Individual Spiritual Direction
- Meet about once a month for an hour. At the beginning or at times of crisis one may meet more frequently.
- Begin with quieting prayer
- All of life is appropriate to bring to sessions.
- Willingness to open one’s self to some kind of spiritual practice outside of sessions e.g. prayer, meditation, reflection, journaling, movement, observing nature, spiritual reading deepens the process Fees: Negotiated with sliding scale from $50-$65 / individual session group session $15 per meeting with a 6 month committee. First meeting always free!
- A revelation of who you are; a re-exploration of your Truest Self. Bring a willingness to live your Truest Self, who you were created to be as your unique expression in this world.
What Spiritual Direction Is Not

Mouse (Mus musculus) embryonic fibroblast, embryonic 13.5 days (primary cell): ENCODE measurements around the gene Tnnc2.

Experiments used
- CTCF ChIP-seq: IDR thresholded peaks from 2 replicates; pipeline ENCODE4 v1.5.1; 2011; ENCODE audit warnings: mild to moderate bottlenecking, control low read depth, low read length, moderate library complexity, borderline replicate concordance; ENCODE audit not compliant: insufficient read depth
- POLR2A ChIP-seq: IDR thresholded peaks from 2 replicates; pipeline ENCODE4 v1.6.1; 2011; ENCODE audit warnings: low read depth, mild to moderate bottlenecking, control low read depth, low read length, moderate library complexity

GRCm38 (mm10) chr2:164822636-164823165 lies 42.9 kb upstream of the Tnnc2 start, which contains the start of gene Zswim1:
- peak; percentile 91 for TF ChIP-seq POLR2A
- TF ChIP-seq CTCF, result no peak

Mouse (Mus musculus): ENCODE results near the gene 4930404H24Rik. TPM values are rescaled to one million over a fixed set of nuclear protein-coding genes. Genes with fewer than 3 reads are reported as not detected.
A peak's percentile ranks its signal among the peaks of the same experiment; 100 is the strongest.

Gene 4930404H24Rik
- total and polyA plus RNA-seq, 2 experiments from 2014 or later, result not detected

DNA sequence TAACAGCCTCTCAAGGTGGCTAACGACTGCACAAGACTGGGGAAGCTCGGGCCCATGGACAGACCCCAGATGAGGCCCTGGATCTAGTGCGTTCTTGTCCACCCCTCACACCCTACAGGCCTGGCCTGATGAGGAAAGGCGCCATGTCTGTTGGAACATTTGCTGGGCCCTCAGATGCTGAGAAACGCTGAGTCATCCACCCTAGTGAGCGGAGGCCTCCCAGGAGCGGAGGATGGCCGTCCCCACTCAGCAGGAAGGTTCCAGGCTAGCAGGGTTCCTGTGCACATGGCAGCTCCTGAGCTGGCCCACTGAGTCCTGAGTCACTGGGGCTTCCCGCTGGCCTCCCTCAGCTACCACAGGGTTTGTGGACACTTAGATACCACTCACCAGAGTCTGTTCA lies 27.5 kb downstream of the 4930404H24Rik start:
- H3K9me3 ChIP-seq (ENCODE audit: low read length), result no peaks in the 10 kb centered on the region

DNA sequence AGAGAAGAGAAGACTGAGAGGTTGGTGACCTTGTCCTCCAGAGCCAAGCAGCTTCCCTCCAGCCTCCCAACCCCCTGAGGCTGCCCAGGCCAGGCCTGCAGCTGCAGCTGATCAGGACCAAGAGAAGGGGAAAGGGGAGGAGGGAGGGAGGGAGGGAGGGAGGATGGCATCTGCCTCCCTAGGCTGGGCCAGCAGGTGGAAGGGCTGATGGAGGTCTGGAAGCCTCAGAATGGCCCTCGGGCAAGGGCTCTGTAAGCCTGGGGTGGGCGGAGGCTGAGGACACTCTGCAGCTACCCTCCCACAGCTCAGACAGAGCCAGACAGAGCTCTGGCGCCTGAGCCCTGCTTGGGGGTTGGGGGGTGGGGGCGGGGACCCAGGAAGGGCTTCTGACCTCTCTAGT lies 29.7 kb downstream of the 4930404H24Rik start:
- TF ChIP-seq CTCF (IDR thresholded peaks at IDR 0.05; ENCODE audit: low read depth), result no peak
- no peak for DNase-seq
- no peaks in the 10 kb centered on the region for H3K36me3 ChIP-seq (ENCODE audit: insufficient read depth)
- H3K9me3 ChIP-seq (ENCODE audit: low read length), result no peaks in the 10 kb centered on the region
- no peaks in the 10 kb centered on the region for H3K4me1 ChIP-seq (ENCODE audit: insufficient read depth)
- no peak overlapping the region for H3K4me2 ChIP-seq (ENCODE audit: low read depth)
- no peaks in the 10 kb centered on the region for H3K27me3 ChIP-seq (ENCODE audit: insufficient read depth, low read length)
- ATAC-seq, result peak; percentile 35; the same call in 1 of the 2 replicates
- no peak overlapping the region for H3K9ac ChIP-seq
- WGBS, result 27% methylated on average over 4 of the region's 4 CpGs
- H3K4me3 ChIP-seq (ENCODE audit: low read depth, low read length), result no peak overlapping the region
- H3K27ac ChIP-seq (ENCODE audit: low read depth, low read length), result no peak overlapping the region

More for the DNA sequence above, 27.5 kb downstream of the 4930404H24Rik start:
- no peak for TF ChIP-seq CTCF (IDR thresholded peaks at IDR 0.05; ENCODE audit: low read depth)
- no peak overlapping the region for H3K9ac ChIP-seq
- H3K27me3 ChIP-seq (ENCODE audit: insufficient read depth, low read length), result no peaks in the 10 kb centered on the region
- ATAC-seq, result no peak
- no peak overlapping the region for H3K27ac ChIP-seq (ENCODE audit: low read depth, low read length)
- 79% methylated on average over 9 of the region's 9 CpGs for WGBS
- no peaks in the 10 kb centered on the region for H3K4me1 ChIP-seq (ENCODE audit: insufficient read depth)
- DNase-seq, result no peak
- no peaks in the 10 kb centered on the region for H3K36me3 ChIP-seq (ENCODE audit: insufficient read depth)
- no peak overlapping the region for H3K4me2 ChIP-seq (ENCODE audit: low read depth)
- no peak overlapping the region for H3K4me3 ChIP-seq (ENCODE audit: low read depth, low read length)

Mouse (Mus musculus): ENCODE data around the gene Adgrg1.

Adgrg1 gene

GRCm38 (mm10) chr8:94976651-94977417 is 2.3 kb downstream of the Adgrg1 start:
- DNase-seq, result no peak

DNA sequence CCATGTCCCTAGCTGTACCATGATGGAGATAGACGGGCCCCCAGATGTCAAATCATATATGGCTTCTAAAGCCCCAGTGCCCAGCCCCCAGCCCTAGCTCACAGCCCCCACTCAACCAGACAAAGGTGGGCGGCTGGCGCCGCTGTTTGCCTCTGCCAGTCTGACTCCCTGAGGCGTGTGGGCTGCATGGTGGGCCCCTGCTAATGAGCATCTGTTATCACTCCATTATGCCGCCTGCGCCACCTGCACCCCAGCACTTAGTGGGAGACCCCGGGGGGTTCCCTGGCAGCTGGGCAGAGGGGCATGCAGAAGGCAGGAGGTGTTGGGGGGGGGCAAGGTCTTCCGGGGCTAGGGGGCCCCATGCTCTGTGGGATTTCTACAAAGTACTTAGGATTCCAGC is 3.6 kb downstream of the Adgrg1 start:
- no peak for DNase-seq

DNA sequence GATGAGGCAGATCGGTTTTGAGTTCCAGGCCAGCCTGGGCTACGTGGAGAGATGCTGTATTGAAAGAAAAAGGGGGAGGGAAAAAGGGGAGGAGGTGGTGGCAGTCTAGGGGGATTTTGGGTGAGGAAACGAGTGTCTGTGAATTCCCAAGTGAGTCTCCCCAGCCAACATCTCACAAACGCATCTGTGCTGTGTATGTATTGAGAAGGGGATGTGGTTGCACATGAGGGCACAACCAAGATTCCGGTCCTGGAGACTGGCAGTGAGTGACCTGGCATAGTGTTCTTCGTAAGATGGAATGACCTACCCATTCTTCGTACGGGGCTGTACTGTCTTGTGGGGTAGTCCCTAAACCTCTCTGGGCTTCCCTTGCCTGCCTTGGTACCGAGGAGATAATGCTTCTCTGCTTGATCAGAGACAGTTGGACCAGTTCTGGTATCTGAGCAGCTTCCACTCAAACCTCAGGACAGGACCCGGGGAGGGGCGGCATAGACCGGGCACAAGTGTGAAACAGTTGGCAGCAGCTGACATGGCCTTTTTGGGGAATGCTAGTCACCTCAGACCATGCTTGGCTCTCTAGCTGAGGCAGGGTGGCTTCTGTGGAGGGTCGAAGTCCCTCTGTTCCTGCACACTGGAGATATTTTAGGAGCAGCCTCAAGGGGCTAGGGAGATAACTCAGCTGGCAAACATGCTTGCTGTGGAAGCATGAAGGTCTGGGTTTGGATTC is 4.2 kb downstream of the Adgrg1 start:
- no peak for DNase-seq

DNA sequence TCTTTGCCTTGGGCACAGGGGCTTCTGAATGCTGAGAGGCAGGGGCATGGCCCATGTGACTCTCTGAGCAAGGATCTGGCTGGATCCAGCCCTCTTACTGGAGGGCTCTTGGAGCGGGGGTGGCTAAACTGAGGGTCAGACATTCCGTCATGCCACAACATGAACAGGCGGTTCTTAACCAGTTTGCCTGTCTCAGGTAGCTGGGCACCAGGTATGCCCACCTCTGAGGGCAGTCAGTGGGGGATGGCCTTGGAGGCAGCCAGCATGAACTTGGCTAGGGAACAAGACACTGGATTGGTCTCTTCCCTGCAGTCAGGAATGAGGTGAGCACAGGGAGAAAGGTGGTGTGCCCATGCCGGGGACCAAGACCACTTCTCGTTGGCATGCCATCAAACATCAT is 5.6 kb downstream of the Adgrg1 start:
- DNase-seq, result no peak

- Spiritual direction is not counseling.
- Spiritual direction is not therapy.
- Spiritual direction is not financial advice
- Spiritual direction is not mentoring
- Spiritual direction is not discipleship or accountability.
More about the process
- Like psychotherapy, it is often offered as a one-to-one or group experience in private sessions with spiritual mentors who have most likely completed extensive formation for the ministry and service of spiritual direction.
- It is up to you to choose a spiritual director who has the training, formation and experience that suits your needs. Spiritual direction includes the Holy Spirit as a third partner in the process.
- It is appropriate to bring all of life to Spiritual Direction
- It is appropriate to expect growth
Group Spiritual Direction